“And what is that answer?”
“The answer to existence and why we all exist is that there is no answer.”
M-theory is based on Stephen’s definition of reality. Stephen denies that there is such a thing as objective reality or absolute reality. Reality is in the eye of the beholder and if the beholder’s reality can be backed up by scientific experimentation to justify what he thinks he is seeing, one observer’s view of reality is as good as another’s.
We fall into the same trap with this definition of reality as we did with Stephen's definition of free will. Stephen even goes so far as to say that the Ptolemaic view of the solar system is as viable as the sun concentric view. The only difference being the ease of the equations or math involved.
As with his scientific determinism, I find his scientific reality also lacking.
Scientific reality is based on observation backed and substantiated by scientific experiment. Stephen gives an explanation of realism that is about the worst description that I have ever read. It is so bad that I question his motivations in this regard.
But moving right along, Stephen rejects any a priori knowledge or conclusions with regards to reality. To my understanding an object has a reality in and of itself independent of any observers or perception. In other words, if there were no one and nothing to observe any real thing in the universe that thing would remain what it really is. A tree would be a tree even if there was no one or nothing to observe it. The sun would still be the sun and the stars would still be whatever they are. Observers are not necessary to this understanding of reality.
But Stephen is a scientist and not a theorist or a philosopher [Stephen says that philosophy is dead] and he accepts only a reality spawned via observation and corroborating scientific experiment. Models concocted through a plethora of observers and compared and evaluated via scientific experiment and mathematical equations present the only reality possible. It doesn’t really matter if the concluded realities are true or false, since no picture of reality can be determined to be absolutely true. They only have to be computer, model soluble.
So once again Stephen comes to this strange conclusion that a fish in a fish bowl’s confirmed observations are as viable as a human’s scientifically confirmed observation of any particular object. This leaves us with no absolute reality and reduces reality to a matter of opinion … sorta.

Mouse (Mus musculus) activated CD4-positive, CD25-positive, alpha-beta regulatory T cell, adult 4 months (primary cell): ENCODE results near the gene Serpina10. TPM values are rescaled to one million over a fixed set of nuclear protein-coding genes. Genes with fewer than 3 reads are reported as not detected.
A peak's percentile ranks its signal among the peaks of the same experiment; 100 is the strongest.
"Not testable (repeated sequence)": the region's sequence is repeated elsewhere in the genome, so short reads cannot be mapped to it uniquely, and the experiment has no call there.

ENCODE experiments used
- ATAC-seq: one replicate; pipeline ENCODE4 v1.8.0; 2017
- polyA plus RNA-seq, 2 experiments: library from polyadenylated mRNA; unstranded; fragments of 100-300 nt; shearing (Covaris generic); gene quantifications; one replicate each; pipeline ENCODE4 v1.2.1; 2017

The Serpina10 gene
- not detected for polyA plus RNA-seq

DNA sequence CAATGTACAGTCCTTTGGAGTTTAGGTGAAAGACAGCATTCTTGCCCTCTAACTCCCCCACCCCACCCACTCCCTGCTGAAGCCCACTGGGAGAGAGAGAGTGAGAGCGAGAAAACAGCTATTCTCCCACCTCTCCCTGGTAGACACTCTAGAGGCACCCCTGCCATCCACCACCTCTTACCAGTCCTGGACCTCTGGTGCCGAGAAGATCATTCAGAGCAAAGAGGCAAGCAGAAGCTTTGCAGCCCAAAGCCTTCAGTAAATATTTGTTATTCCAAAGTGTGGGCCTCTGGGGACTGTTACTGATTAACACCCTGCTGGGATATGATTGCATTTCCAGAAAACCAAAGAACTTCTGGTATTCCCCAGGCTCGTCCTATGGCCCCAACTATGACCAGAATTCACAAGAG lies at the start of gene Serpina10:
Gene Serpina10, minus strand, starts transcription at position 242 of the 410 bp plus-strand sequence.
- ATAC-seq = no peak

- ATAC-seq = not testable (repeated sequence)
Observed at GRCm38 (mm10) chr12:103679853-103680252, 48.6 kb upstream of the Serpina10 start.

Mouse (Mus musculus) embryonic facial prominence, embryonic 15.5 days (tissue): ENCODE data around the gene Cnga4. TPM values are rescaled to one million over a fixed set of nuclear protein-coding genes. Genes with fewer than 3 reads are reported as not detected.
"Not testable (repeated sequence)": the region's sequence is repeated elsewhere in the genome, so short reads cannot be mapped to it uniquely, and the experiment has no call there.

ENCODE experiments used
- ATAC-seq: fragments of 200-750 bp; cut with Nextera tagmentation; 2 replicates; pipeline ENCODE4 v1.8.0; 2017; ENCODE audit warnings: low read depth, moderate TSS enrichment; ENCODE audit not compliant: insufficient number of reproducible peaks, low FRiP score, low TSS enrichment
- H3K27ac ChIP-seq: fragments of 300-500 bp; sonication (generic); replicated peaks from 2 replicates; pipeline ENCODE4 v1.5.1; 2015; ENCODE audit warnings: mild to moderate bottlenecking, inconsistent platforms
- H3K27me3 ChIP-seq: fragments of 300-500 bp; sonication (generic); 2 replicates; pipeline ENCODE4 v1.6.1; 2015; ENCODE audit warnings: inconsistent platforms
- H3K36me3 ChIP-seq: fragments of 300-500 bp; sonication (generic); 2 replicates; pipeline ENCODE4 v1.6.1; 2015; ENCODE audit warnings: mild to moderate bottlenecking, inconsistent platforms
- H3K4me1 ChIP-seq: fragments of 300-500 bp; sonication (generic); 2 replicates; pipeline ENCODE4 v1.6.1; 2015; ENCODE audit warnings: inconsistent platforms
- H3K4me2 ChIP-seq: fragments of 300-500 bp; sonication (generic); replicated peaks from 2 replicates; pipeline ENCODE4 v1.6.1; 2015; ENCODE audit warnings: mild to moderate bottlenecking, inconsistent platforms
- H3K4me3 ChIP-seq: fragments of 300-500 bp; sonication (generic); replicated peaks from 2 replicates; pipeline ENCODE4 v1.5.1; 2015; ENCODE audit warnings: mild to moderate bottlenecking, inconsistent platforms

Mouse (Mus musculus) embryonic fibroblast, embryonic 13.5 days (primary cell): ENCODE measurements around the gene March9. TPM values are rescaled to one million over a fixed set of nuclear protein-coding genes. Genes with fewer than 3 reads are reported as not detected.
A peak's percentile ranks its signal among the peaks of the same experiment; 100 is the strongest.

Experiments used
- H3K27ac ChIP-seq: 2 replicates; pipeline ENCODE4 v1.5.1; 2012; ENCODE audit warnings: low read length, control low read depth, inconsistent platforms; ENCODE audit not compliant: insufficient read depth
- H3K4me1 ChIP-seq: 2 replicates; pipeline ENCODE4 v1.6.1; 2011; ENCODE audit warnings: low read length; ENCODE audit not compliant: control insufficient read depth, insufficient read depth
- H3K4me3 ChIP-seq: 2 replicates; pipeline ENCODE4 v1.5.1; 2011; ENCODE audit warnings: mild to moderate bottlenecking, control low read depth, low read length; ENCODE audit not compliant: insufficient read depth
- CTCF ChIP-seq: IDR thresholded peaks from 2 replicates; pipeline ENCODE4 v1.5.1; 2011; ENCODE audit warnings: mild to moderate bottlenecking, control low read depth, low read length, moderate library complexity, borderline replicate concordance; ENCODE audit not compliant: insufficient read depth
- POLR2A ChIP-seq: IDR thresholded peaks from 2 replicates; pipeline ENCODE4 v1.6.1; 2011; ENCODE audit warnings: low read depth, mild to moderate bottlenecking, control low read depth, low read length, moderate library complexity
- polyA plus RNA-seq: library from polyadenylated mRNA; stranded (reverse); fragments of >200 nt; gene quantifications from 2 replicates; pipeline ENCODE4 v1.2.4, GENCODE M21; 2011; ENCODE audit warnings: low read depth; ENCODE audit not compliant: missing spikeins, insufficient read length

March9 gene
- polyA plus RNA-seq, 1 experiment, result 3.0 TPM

From Stephen’s point of view, man’s view and understanding of the things around him become constrained and restricted to the laboratory and mathematical equations that can be diagrammed on his computer.
Stephen’s view of reality may be distorted in this way because of his physical condition. He sees a reality confined and restricted just as he is confined and restricted.
I see an objective absolute reality in a thing’s existence in and of itself with no perspective or point of view necessary. Of course, this absolute reality is indeterminable – but nevertheless it does exist. It is reality and we all know and understand it.
It is the goal of science to discover this absolute reality with its inadequate powers of observation and scientific experimentation.
The average of all the approximate realities of all the various scientific observers is an estimate of reality and not reality, per se.
Reality is not the sum total of all the various and inadequate points of view of the myriad of observers combined and mathematically formulated. It may be the best that man can do, scientifically, at present but these scientific estimations do not constitute a true reality – as of yet. I think the M-theory with all its machinations will come up short in the long run.
A tree is a tree, in and of itself, no matter how it may appear to you or anyone or anything else. A tree is not necessarily what any particular group of observers, no matter how large or scientifically inclined, estimate it to be.